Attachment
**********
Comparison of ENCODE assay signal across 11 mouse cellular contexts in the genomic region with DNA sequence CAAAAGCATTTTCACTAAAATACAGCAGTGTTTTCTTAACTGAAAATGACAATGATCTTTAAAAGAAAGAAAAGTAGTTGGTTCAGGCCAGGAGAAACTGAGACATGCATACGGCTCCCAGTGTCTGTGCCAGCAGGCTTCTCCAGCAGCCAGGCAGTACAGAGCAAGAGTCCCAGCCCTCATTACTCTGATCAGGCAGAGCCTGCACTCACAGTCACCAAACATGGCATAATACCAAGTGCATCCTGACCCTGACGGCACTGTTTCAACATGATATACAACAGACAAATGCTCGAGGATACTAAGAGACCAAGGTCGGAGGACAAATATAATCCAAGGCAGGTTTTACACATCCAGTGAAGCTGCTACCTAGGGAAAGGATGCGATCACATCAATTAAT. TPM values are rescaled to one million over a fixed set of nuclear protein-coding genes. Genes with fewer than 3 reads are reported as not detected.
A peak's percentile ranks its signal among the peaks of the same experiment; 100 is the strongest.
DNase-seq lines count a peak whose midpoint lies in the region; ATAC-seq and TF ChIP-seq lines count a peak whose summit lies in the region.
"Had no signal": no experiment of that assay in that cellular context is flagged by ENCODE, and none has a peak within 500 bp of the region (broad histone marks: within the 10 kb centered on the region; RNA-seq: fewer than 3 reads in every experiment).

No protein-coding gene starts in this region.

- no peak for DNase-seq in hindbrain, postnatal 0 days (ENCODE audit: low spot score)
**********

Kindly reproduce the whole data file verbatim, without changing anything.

Comparison of ENCODE assay signal across 11 mouse cellular contexts in the genomic region with DNA sequence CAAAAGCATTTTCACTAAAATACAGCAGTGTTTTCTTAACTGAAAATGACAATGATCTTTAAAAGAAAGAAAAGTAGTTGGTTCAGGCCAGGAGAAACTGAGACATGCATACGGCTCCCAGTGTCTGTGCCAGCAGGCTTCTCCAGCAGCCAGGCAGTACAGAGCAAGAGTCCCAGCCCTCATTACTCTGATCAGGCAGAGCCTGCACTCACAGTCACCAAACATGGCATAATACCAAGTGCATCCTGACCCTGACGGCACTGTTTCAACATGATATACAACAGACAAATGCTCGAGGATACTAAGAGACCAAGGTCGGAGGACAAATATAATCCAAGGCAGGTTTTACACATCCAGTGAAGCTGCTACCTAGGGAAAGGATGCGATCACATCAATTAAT. TPM values are rescaled to one million over a fixed set of nuclear protein-coding genes. Genes with fewer than 3 reads are reported as not detected.
A peak's percentile ranks its signal among the peaks of the same experiment; 100 is the strongest.
DNase-seq lines count a peak whose midpoint lies in the region; ATAC-seq and TF ChIP-seq lines count a peak whose summit lies in the region.
"Had no signal": no experiment of that assay in that cellular context is flagged by ENCODE, and none has a peak within 500 bp of the region (broad histone marks: within the 10 kb centered on the region; RNA-seq: fewer than 3 reads in every experiment).

No protein-coding gene starts in this region.

- no peak for DNase-seq in hindbrain, postnatal 0 days (ENCODE audit: low spot score)